Summary: Geopolitical understanding comes through seeing the the world through others’ eyes, from other perspectives than our own. Today we have a description of the new world order as seen from China, written by Eric Li (a Chinese venture capitalist).
“Our first objective is to prevent the re-emergence of a new rival, either on the territory of the former Soviet Union or elsewhere, that poses a threat on the order of that posed formerly by the Soviet Union. This is a dominant consideration underlying the new regional defense strategy and requires that we endeavor to prevent any hostile power from dominating a region whose resources would, under consolidated control, be sufficient to generate global power.”
— Draft of the Defense Planning Guidance for the 1994-99 (18 February 1992) written by Undersecretary of Defense for Policy Paul Wolfowitz and his deputy Lewis “Scooter” Libby. The resulting uproar forced a prettier final version that masked the government’s true intentions. See Wikipedia for more comparisons between the honest draft and the pretend-final version.
- Introduction: about the old global regime
- The Ailing Narrative of Dichotomy
- The Dragon Reemerges
- Levithan vs. Free Rider
- Leviathan Retreats, a New Future Opens
- About the Author
- For More Information
By Eric Li
Originally published at The Asan Forum, 7 October 2013
Adapted from a lecture given at the Asan Institute for Policy Studies in Seoul.
Reposted here with their generous permission
The Korean Peninsula is the last citadel of a bygone era. Since the end of the Cold War, the United States as the reigning superpower has been the anchor of a global architecture built after World War II and solidified during the post-Cold War period. It is organized around a narrative of dichotomy that has dominated international relations for more than half a century. It is a single fault line narrative and ideology is its cornerstone. A worldwide Western alliance, of which South Korea has been a staunch member from almost day one, led and paid for by the United States, is charged with the mission of maintaining and continuing to expand this global architecture.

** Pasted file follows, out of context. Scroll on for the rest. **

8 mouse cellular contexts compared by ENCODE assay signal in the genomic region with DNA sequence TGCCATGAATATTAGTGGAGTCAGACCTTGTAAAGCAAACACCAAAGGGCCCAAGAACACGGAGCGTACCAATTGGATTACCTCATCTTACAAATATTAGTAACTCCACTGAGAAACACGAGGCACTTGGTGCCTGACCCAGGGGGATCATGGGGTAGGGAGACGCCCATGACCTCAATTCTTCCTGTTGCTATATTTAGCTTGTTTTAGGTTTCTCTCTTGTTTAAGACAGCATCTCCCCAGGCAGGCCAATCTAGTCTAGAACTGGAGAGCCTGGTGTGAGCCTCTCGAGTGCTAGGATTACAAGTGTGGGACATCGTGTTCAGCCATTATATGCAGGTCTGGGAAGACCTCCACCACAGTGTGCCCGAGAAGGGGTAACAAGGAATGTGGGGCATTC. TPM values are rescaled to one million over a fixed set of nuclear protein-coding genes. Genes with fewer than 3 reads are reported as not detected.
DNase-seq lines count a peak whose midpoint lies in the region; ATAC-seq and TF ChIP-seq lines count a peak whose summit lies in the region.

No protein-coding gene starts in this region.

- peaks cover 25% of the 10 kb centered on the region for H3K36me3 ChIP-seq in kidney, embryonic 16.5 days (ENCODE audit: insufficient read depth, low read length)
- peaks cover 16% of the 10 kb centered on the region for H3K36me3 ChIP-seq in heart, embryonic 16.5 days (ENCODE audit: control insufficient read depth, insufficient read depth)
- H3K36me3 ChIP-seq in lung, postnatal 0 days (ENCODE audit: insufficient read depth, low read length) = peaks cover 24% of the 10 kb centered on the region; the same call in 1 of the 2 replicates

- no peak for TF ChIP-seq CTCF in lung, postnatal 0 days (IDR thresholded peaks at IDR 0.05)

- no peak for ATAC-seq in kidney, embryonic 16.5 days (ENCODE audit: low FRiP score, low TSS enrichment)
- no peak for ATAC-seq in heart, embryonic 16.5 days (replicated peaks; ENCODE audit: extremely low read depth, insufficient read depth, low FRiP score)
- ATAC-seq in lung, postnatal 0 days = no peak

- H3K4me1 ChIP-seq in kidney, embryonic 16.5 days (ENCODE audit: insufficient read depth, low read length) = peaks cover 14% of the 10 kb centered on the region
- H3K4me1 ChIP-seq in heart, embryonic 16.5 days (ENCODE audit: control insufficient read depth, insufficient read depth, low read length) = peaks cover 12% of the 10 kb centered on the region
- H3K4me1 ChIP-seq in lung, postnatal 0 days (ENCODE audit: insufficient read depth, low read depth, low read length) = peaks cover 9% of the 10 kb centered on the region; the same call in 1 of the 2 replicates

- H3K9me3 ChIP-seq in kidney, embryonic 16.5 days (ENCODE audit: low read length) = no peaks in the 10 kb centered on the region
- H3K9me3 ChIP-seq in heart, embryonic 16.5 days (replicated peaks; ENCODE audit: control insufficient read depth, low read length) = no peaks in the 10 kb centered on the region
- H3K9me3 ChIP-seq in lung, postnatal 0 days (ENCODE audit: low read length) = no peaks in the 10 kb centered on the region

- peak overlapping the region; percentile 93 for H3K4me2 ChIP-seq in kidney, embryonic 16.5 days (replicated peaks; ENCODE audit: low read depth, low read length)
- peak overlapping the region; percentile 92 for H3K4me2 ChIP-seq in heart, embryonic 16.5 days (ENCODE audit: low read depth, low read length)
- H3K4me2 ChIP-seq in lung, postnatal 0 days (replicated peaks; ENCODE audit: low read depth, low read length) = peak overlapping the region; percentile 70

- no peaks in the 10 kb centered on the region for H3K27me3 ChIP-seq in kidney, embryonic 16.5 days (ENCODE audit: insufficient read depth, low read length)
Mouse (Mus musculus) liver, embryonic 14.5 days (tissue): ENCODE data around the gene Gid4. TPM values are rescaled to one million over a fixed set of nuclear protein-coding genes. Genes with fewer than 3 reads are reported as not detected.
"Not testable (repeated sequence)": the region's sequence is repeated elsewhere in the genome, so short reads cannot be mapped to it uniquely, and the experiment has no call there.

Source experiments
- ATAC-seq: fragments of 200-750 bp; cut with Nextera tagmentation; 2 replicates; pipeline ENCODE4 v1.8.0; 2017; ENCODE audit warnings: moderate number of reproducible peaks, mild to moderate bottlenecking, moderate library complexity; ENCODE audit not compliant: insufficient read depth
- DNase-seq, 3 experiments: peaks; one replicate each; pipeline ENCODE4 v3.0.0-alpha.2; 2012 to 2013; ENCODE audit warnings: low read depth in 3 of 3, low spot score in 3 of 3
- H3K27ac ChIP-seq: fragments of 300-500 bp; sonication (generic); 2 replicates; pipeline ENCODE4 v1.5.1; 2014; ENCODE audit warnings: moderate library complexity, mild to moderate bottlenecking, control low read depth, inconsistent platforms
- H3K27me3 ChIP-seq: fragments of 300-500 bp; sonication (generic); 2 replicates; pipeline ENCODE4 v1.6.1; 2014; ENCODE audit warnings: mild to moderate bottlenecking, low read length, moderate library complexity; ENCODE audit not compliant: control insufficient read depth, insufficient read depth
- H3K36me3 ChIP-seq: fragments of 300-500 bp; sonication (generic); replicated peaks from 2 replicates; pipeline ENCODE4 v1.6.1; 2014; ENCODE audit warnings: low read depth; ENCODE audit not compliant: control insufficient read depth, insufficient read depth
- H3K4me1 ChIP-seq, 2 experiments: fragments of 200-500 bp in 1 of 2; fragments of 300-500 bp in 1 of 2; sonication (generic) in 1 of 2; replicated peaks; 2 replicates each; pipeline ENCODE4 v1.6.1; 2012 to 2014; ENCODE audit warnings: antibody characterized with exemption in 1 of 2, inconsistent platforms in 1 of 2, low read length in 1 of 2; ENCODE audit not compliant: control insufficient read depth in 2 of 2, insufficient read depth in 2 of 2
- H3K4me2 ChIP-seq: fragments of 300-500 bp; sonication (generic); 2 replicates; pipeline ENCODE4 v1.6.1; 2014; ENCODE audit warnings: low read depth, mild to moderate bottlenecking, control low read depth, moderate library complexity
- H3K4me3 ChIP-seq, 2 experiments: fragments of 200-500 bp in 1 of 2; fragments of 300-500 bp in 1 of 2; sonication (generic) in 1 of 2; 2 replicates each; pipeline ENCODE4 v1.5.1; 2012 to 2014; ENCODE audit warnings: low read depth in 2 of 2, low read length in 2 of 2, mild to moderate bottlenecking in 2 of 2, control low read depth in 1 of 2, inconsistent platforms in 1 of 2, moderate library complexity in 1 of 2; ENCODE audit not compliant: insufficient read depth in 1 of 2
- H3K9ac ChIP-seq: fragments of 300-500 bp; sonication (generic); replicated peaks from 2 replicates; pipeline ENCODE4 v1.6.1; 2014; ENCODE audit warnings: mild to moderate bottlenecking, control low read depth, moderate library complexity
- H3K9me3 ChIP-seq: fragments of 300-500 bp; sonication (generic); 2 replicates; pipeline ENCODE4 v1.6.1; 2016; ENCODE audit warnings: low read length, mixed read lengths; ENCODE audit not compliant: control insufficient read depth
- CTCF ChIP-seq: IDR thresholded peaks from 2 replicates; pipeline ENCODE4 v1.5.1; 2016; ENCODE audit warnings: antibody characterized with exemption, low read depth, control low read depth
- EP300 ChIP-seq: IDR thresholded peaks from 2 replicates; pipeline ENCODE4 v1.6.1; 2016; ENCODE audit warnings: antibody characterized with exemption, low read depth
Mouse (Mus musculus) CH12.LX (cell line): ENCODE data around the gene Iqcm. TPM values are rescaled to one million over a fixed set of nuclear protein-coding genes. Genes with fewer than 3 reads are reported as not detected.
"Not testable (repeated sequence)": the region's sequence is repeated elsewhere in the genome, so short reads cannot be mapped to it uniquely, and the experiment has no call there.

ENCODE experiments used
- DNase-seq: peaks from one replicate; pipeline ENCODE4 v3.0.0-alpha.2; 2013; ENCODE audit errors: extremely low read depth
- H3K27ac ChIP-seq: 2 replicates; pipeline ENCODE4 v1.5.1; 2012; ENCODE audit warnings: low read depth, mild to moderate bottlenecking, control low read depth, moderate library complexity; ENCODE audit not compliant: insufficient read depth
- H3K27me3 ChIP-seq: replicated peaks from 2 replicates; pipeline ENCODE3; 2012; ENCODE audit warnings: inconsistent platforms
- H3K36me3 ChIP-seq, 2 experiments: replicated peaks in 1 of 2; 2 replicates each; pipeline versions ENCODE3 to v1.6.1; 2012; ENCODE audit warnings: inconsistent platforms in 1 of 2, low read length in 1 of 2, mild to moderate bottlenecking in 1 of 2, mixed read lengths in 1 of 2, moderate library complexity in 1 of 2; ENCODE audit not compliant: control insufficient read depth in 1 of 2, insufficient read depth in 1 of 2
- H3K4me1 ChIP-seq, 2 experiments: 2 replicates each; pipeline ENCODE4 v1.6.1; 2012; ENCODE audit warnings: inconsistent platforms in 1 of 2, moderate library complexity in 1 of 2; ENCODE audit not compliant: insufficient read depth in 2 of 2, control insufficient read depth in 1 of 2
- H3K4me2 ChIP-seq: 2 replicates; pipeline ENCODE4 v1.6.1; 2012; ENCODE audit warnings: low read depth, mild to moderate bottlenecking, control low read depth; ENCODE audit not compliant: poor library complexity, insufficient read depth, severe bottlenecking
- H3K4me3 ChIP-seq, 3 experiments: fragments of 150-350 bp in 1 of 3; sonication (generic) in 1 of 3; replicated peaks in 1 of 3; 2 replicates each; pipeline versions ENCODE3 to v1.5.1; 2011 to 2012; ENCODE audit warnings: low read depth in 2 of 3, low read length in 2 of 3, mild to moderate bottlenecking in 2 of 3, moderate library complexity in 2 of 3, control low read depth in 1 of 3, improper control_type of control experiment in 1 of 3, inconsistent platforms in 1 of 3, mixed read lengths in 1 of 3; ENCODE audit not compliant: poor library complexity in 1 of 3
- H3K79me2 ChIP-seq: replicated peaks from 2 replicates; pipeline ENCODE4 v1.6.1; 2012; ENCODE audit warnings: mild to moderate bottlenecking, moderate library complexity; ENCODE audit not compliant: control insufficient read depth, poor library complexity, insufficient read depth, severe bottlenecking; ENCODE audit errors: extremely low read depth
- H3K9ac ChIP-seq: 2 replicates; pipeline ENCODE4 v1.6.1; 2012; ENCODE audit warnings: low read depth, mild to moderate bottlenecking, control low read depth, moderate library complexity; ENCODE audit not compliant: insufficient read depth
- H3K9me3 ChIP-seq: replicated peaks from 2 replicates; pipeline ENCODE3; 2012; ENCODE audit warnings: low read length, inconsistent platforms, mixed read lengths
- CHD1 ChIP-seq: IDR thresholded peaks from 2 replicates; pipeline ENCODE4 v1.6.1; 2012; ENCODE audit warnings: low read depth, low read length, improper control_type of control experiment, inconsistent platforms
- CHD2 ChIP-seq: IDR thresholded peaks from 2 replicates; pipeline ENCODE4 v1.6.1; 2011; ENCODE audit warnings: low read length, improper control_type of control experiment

This era has gone through two phases. The first was the post-WWII phase during which two universal ideologies were engaged in an existential struggle around the globe: Soviet communism vs. democratic liberalism. Both were modern and both were Western. Furthermore, both were brands of historical determinism in that each claimed the inevitability of a preconceived destination for all mankind. In Soviet communism, class as the fundamental unit that transcended all cultural identities would take the whole world to the communist utopia. On the other side of the coin, democratic liberalism counted on divinely empowered individuals to vote their way to the liberal paradise. Both armed themselves to the teeth and drove their visions from continent to continent. In the end, the Soviet Union collapsed and the American-led West lived — hence the American century.
The second phase was the post-Cold War period. Victory in the Cold War led the West to embrace, in the traditions of Hegel and ironically, Marx, an inexorable linearity to history. The United States would lead the victorious Western alliance to implement the utopia of democratic liberalism to cover every corner of the earth. Electoral democracy and market capitalism were to be the building blocks of a new world order. Six billion rational individuals would all make the right choices in the voting booth and the marketplace and, thereby, eventually unify the world under a single set of political, economic, and even moral rules. In the euphoria of globalization many were led to believe that national sovereignty was passé and universality was within reach. Here, the single fault line is between the democratizers and market openers on one side and those who resist conversion or are yet to be converted on the other. Three approaches have been pursued against the latter: direct military containment or invasion (North Korea and Iraq), fostering color revolutions (former Soviet republics and the Middle East), and peaceful evolution (China).